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Heirs of Jose Lim v.

G.R. No. 172690
March 3, 2010

Petitioners: Heirs of Jose Lim represented by Elenito Lim

Respondent: Juliet Villa Lim
Ponente: Nachura, J.

1. Petitioners are heirs of late Jose Lim (Jose), represented by Elenito
a. Jose’s widow Cresencia Palad (Cresencia)
b. children Elenito, Evelia, Imelda, Edelyna and Edison, all surnamed Lim
2. Filed Complaint for Partition, Accounting and Damages against respondent Juliet Villa
Lim (respondent), widow of the late Elfledo Lim (Elfledo), who was the eldest son of Jose
and Cresencia

Petitioners’ version of events:

1. Jose was liaison officer of Interwood Sawmill
2. Jose together with his friends Jimmy Yu (Jimmy) Norberto Uy (Norberto) formed a
partnership to engage in trucking business
a. Initially with a contribution of Php50k each, they purchased a truck in hauling and
transport of lumber
3. Jose managed operations of trucking business until death
4. Thereafter, Jose’s heirs, including Elfledo, and partners agreed to continue business
under mgmt. of Elfledo
5. The shares in the partnership profits and income that formed part of the estate of
Jose were held in trust by Elfledo, with petitioners’ authority for Elfledo to use,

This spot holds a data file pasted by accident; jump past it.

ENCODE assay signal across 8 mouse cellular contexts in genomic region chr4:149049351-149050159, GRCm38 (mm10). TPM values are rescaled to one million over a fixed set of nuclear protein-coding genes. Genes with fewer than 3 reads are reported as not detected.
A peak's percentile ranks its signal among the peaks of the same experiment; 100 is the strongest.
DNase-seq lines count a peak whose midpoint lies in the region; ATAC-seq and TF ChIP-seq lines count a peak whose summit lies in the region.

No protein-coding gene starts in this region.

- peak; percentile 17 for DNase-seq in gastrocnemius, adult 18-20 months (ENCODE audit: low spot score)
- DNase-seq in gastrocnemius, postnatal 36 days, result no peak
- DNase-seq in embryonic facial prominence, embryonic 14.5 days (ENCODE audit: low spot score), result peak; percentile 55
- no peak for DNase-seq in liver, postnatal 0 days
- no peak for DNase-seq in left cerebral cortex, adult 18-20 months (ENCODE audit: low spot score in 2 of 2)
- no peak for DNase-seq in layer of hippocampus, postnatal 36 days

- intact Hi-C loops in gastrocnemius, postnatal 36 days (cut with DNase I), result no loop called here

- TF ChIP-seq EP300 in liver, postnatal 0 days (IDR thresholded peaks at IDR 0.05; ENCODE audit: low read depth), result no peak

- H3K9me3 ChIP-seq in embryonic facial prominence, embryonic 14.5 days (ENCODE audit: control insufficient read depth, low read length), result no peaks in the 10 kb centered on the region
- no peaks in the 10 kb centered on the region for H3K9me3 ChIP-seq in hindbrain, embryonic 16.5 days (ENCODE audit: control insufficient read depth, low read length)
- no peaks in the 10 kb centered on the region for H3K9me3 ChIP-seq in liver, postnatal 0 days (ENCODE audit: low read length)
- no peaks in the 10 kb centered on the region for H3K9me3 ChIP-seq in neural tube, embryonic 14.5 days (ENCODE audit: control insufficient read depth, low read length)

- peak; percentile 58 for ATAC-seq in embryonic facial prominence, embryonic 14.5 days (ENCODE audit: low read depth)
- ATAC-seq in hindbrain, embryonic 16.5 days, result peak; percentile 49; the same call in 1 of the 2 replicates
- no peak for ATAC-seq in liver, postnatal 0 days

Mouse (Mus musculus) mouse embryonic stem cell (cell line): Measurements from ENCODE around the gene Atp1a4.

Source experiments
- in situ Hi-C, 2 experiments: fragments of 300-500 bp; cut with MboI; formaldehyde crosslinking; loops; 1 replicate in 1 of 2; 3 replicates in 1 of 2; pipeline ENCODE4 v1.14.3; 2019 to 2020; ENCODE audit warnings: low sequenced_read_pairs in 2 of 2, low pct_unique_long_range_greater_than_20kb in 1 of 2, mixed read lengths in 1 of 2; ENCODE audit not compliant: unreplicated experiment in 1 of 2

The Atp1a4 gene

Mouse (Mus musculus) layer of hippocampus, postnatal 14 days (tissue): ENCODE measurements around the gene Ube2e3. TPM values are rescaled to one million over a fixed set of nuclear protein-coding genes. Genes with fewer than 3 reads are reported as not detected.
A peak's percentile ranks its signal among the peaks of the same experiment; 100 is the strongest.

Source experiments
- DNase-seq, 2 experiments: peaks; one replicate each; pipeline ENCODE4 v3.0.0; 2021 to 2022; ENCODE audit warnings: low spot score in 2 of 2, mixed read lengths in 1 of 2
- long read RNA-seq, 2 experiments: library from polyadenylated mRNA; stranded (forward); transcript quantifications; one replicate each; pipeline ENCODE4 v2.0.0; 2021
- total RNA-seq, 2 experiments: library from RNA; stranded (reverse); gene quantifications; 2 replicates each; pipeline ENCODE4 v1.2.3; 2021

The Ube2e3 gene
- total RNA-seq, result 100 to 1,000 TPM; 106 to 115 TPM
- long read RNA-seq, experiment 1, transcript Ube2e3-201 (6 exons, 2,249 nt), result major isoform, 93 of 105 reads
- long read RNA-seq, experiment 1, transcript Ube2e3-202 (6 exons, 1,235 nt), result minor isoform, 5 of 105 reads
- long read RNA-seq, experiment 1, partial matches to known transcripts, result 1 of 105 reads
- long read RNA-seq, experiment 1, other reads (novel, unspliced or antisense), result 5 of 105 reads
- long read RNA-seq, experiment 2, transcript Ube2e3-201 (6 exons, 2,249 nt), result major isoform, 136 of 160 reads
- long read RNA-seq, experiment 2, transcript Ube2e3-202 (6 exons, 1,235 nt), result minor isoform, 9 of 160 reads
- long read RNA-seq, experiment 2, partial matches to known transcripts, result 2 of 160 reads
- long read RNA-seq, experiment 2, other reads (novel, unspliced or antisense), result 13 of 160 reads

purchase or acquire properties using said funds
6. Elfledo was a fresh commerce grad, serving as father’s driver in business and he was
never a partner or an investor in the business and merely supervised purchase of
additional trucks using income from trucking business
7. By time partnership ceased, it had 9 trucks all registered in Elfledo’s name
8. Also through Elfledo’s mgmt. that he was able to purchase numerous real properties, by
using profits of partnership and 5 other trucks
9. Elfledo died leaving respondent as sole surviving heir
10. Petitioners claimed that respondent took over administration of properties which
belonged to the estate without their consent and approval
11. Claiming that they are co-owners of the properties, they required respondent to submit
an accounting of all income, profits and rentals received from the estate and to surrender
administration. Respondent refused

Respondent’s version of events:

1. Elfledo was himself a partner of Norberto and Jimmy
2. Through Elfledo, business flourished
a. When Elfledo and respondent got married in 1981, partnership only had 1 truck
3. Respondent and Elfledo engaged in other business ventures thus were ably to buy real
properties and put own car assembly and repair business
4. When Norberto was ambushed and killed, business started to falter
5. When Elfledo died, respondent talked to Jimmy and heirs of Norberto as she couldn’t run
the business anymore
a. 3/9 trucks given to Jimmy as share
b. 3/9 trucks to heirs of Norberto but Norberto’s wife was not interested in vehicles
thus sold to respondent who paid for them in installments
6. When Jose died, he left no known assets and partnership ceased upon demise
7. Respondent also stresses Jose left no properties that Elfledo could’ve held in trust
8. All properties obtained through hard work and conjugal property thus right to refuse to
render an accounting

1. RTC: In favor of petitioners
2. CA: REVERSED, dismissed petitioners’ complaint

ISSUE: W/N Elfledo was a partner. YES

1. A partnership exists when two or more persons agree to place their money, effects,
labor, and skill in lawful commerce or business, with the understanding that there shall
be a proportionate sharing of the profits and losses among them